concern worldwide

Newly rehabilitated health care facility saving mothers and newborns –Concern Worldwide

concern worldwide


38 years old, Shaheena lives in Jaga Taka village, which is 20 kilometers from the health facility and  51 kms from Tehsil Head Quarter (THQ) hospital Mirali. A village deprived of even the most necessities, with only a few shops selling basic food products and no medical facility because of the military operation Zarb-e-Azb, where they spent three years in the Bakakhel IDPs camp and various rented houses. That was the most difficult time of their lives because Shaheena is her husband’s second wife. They were homeless at the time, and had to live in a basic shelter. They returned to native area after things turned normal. Even after they return, Syed Wali Shah’s financial condition is fragile, as he works as a driver and relies on leased vehicles to meet the needs of his large family.


Concern worldwide with support of USAID / BHA, and with partner Prime Foundation implemented the MARSP program for crises affected populations of North and South Waziristan tribal districts of Khyber Pakhtunkhwa Pakistan. The major stakeholders are health department, district administration, and other key stakeholders.

The program has provided human resource support to the health facilities including doctors, lady health visitors, dispensers, lab technicians, and medical technicians for each health facility.


Concern filled the gaps in material and human resources to improve both health facilities to provide quality primary health care services focusing on MNCH. During program intervention, Concern treated 57,038 OPD consultations in tandem with free laboratory tests and free medicines, 746 women received comprehensive MNCH services including antenatal services, natal services and postnatal services.

24,275 beneficiaries were reached through CHWs and LHVs who disseminated key health messages at the health facilities as well as in the communities via door-to-door household visits.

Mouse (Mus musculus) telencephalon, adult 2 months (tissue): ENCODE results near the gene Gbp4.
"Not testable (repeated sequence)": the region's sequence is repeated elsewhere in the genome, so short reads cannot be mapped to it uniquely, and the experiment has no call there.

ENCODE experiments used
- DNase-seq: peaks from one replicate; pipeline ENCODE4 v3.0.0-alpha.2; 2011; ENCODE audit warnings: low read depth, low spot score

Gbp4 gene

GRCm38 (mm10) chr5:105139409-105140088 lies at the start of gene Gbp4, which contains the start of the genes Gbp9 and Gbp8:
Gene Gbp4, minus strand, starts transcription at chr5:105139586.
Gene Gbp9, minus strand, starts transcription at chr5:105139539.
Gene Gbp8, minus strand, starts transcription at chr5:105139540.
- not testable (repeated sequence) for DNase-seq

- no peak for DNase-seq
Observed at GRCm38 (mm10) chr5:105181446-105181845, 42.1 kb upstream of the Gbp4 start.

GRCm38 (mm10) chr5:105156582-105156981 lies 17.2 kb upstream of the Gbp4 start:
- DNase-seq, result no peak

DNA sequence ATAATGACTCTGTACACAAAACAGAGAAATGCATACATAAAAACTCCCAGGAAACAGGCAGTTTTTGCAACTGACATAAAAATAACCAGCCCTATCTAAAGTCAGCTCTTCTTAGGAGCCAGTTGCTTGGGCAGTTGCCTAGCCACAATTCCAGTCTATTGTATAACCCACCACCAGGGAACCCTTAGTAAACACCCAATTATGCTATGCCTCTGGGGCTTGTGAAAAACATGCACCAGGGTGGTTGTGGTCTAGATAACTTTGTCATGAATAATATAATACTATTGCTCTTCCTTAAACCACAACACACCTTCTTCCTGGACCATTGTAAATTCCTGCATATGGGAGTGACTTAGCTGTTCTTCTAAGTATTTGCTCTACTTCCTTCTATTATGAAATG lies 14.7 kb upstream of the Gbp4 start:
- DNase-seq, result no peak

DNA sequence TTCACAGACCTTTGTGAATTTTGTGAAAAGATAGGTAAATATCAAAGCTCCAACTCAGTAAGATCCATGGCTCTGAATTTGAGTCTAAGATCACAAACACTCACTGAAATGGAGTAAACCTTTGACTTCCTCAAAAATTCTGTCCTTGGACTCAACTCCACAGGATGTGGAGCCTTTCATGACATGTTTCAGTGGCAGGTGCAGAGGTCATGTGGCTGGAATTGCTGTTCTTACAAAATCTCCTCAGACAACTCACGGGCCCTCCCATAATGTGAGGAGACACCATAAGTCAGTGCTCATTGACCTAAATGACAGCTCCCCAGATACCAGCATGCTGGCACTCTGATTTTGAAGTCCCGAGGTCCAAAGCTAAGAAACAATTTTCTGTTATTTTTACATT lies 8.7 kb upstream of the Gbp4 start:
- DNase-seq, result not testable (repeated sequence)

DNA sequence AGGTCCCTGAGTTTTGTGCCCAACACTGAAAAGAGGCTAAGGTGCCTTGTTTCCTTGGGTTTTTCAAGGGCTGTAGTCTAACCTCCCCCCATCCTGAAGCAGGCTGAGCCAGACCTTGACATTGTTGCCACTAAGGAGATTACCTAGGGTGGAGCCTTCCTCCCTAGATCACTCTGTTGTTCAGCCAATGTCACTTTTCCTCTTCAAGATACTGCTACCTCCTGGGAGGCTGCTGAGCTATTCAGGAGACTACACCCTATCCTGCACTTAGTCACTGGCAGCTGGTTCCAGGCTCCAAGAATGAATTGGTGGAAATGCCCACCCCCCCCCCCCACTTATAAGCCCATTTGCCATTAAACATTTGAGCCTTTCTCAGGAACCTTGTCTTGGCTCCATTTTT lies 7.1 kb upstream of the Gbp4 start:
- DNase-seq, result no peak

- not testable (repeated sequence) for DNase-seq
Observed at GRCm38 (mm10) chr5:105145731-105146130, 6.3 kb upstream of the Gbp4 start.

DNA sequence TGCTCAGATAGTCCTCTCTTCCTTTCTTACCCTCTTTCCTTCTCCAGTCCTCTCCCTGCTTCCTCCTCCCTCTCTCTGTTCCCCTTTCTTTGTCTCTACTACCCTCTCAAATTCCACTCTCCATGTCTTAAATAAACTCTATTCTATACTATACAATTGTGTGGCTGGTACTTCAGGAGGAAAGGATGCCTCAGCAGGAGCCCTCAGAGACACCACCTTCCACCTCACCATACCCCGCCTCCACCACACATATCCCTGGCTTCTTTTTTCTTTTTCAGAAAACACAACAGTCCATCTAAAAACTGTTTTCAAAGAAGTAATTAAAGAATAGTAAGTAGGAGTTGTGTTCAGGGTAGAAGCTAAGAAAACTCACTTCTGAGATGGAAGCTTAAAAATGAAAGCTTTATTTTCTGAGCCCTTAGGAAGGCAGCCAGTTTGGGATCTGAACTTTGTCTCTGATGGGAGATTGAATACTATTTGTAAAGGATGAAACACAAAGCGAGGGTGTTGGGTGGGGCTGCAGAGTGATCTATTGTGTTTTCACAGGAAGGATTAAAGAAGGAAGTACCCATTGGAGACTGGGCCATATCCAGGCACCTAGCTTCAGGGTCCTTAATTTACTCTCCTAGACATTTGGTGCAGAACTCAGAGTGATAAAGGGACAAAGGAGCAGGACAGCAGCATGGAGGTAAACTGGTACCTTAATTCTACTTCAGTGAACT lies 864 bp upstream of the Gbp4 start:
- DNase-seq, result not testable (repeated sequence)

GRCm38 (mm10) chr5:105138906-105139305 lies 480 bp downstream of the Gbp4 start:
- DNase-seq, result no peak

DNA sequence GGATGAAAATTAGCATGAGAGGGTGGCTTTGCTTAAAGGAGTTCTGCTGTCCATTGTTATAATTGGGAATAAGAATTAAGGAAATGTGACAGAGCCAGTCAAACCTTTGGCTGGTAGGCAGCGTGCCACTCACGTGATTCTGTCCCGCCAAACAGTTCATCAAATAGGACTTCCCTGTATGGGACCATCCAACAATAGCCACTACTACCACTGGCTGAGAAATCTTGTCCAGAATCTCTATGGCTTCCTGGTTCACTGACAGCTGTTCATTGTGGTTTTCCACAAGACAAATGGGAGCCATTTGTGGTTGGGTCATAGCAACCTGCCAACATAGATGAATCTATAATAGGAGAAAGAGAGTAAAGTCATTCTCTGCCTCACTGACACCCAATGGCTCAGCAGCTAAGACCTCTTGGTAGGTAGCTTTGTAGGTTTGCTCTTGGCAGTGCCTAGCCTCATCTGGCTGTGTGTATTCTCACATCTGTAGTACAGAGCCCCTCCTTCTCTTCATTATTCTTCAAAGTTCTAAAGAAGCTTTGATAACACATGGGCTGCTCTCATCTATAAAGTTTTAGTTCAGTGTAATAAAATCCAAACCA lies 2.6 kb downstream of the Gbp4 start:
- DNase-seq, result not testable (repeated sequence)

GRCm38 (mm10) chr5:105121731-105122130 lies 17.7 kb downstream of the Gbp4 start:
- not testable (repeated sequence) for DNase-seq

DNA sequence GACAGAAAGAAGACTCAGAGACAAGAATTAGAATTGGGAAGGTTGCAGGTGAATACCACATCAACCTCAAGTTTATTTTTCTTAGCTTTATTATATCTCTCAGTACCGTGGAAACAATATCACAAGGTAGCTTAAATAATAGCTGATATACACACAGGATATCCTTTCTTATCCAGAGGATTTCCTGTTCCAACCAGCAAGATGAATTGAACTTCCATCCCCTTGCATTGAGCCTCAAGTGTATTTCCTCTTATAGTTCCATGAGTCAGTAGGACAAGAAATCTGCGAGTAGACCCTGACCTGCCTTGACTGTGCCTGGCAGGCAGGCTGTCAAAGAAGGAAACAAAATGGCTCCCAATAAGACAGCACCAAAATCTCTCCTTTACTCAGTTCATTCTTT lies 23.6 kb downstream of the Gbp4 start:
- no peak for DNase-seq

The health education sessions have influenced community’s; especially women’s health and hygiene practices. .

Shaheena, 38 years old, went to the health facility for a check-up on October 12, 2020. Her preliminary examination was conducted by Concern partner Medical Officer Dr. Zia Ullah. She was weak, pale, anemic, nervous, and had a low blood pressure. Dr. Zia referred her to Naila, PF LHV for a thorough examination and evaluation, which included diagnostic tests (HB, Blood Group, HBS, and HCV). Shaheena was 41 weeks pregnant (posted) and her cervix was only opening two fingers. She was diagnosed with a postterm pregnancy after a string of related pregnancies in which the fetus did not live.

Shaheena was recommended to return home after the team agreed to wait a day for the onset of natural labor pain rather than opting for induced labor right away. Shaheena was transported to the facility by PF emergency services on October 13, 2020. Naila assessed her situation, but there was no change in the opening of her cervix, and no labor pain. Shaheena was transferred to the labor room and given the necessary drugs to induce labor and open the cervix.

The labor pains began gradually, and Shaheena was able to deliver the baby within a few hours. Naila noticed the umbilical cord was wrapped around the baby’s neck during the birth, so she took extra precautions and treated the situation professionally. The baby was successfully delivered, followed by the removal of the placenta and the administration of the required drugs to the mother. The umbilical cord was tied off securely with sterile tape about 4 inches from the baby after it stopped pulsing, then tied off again 2 to 4 inches from the first string. Between the two bonds, the cord was cut. The baby was put on the mother’s stomach, wrapped in a warm blanket.

Following the delivery, Shaheena was held under observation for further monitoring. She was completely healthy in half an hour and was able to breastfeed her child. She was given advice on the benefits of colostrum and exclusive breastfeeding. The Medical Officer recommended her free medications for home treatment and urged her to return to the facility within three days for postpartum care until the team was fully pleased with the patient’s condition. Syed Wali Shah took his wife and newborn to the hospital for a postnatal checkup on October 15, 2020. Dr. Zia and Naila examined the mother and the newborn to ensure that they were all well and that there were no post-delivery complications.

This website uses cookies to ensure you a better browsing experience. By accepting it, you agree to our  Privacy Policy.